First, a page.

What is made possible? You can include and engage any number of people in making sense of confusing or shocking events and laying the ground for new strategies to emerge. The format of the Conversation Café helps people have calm and profound conversations in which there is less debating and arguing, and more listening. Sitting in a circle with a simple set of agreements and a talking object, small groups will engage in rounds of dialogue with little or no unproductive conflict. As the meaning of their challenge pops into focus, a consensual hunch is formed that will release their capacity for new action.
Five Structural Elements – Min Specs
1. Structuring Invitation
- Invite all the participants to gather in small groups to listen to one another’s thoughts and reflect together on a shared challenge
2. How Space Is Arranged and Materials Needed
- Unlimited number of 5 to 7 chairs around small tables
- Talking object (e.g., talking stick, stone, or art object)
- Markers and one or two pieces of flip-chart paper per table optional
3. How Participation Is Distributed
- Everyone is included
- Everyone has an equal opportunity to contribute
4. How Groups Are Configured
- Mixed, diverse groups of 5–7 participants
5. Sequence of Steps and Time Allocation
- State the theme of the conversation, usually in the form of a question
- Explain there will be four rounds of conversation at every table, two first rounds using a talking object, the third one as open conversation, and a final round with the talking object. Give the duration of each round.
- Distribute the talking objects
- Read the six Conversation Café agreements. See text in Collateral Material below.
- Ask for someone at each table to volunteer as the host. The host is a full participant whose role is to gently intervene only when a participant visibly fails to observe one of the six agreements, most frequently talking on and on
- First round with the talking object: each person shares what he or she is thinking, feeling, or doing about the theme or topic. 1 min. per person
- Second round with the talking object: each person shares thoughts and feelings after having listened to everybody at the table. 1 min. per person
- Third round: open conversation (option to use talking object). 20–40 min.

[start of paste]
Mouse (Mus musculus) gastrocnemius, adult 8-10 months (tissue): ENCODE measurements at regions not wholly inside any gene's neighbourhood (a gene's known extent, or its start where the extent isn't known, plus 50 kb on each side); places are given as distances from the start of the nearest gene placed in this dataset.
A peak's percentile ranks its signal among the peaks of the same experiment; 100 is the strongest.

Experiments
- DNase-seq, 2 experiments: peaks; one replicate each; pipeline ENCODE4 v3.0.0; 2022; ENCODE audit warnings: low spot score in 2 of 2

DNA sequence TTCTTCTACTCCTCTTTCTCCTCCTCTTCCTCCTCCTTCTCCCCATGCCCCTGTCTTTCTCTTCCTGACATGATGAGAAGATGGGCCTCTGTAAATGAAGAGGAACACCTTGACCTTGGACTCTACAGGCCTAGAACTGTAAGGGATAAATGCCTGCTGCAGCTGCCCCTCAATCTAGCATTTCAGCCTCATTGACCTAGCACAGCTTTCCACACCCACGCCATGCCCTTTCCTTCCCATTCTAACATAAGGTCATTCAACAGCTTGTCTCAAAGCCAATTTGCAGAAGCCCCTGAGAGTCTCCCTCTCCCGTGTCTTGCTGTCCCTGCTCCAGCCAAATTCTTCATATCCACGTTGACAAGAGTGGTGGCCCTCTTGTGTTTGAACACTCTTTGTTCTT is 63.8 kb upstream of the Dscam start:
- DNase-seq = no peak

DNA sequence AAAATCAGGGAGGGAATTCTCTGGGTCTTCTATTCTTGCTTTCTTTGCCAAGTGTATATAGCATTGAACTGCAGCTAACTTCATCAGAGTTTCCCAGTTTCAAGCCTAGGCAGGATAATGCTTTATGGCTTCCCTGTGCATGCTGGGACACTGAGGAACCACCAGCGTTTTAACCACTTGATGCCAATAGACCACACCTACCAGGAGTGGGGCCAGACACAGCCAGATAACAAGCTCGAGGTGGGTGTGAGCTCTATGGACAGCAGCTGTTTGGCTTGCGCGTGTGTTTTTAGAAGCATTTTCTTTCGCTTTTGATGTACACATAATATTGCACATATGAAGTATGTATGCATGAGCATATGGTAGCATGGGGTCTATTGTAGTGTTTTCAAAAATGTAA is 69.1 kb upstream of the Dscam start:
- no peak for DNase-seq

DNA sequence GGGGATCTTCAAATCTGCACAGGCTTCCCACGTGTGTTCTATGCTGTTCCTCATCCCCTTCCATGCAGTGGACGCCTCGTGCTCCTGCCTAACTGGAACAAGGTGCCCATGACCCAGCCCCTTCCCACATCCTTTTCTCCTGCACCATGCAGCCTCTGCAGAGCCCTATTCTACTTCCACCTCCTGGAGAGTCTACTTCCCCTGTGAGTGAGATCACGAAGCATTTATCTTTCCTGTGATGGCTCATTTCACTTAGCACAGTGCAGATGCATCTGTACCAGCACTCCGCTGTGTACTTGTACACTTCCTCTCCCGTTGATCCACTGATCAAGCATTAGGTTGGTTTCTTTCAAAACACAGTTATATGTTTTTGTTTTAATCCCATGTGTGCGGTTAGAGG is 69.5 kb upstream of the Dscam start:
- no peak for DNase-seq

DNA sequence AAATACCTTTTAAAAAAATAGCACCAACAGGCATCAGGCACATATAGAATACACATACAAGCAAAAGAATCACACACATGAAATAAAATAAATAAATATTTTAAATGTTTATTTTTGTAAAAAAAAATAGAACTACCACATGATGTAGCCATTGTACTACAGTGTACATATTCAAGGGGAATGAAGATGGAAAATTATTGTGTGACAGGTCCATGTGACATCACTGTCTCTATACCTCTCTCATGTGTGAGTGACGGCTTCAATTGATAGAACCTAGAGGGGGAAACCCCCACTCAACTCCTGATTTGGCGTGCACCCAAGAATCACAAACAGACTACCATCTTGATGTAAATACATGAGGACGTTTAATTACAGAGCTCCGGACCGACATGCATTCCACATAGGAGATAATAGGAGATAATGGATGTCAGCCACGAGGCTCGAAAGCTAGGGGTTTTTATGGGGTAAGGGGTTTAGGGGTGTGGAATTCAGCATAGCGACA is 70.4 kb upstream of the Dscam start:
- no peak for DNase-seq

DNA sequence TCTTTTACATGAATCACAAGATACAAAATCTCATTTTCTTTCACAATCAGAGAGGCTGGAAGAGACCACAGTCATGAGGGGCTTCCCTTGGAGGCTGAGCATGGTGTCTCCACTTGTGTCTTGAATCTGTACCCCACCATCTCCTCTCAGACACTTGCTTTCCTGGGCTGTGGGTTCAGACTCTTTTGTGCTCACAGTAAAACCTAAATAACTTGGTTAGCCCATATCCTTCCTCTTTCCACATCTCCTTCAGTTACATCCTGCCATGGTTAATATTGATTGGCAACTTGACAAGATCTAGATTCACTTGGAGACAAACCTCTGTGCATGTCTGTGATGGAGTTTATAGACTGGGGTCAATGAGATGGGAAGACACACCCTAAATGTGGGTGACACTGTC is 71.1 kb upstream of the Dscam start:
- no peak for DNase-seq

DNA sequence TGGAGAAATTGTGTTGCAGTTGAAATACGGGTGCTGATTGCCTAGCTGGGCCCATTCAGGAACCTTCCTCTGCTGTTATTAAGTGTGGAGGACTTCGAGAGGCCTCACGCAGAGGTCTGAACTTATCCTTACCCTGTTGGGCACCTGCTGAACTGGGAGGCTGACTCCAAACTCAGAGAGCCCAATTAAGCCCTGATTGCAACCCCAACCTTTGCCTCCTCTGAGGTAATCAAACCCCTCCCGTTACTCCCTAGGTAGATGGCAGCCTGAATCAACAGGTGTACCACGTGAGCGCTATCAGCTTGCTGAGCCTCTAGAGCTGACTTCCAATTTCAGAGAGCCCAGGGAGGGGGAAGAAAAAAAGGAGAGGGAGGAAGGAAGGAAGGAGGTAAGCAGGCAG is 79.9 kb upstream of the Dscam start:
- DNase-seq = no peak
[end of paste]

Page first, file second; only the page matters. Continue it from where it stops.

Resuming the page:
- Fourth round with the talking object: each member shares “takeaways.” 5–10 min.
- Make sense of a complex, difficult, or painful situation and lay the ground for being able to move on
- Generate new ideas and momentum for innovation
- Build shared understanding of how people develop different perspectives and ideas
- Avoid arguments based on lack of understanding
- Build trust and reduce fear with an opportunity for catharsis
- Help participants appreciate that conversation involves talking and listening
Tips and Traps
- Always use the talking object: they make the difference
- Have the host or participants reread the six agreements before starting the first round
- Do not assign tasks: there should be no intention that the dialogue will directly lead to action
- Host the dialogue like a dinner party, encouraging everyone to contribute while keeping the conversation open-ended and spontaneous
- Use Wicked Questions to deepen conversation
- If there is a problem, ask, “Are we following our agreements?”
- Encourage people to speak their mind
- Encourage quiet people to talk
- Select talking objects that may have symbolic meaning for participants
- Encourage participants to draw or record insights on the flip-chart “tablecloth”
Riffs and Variations
- All participants but one at each table can move to different tables every 20 minutes World-Café style (see www.worldcafe.com for more information).
- Link to Graphic Recording. Place flip-chart paper on each table to collect insights from each group. Encourage drawing and playful exploration.
- To move into action, string together with W3 (What, So What, Now What?), 15% Solutions, Design StoryBoards, User Experience Fishbowl, or Open Space.
- For making sense of and start recovering from a major setback or shock in the market or operating environment (e.g., first used in US communities after 9/11)
- For exploring a new topic or trend that is not well understood
- For handling a topic where there will be strong feelings expressed
- For reflecting after a major change: What does it mean? What assumptions can we make? What conclusions make sense? What can we now believe?
Attribution: Liberating Structure developed by Henri Lipmanowicz and Keith McCandless. Inspired by and adapted from Vicki Robin and Susan Partnow, codevelopers of Conversation Cafés.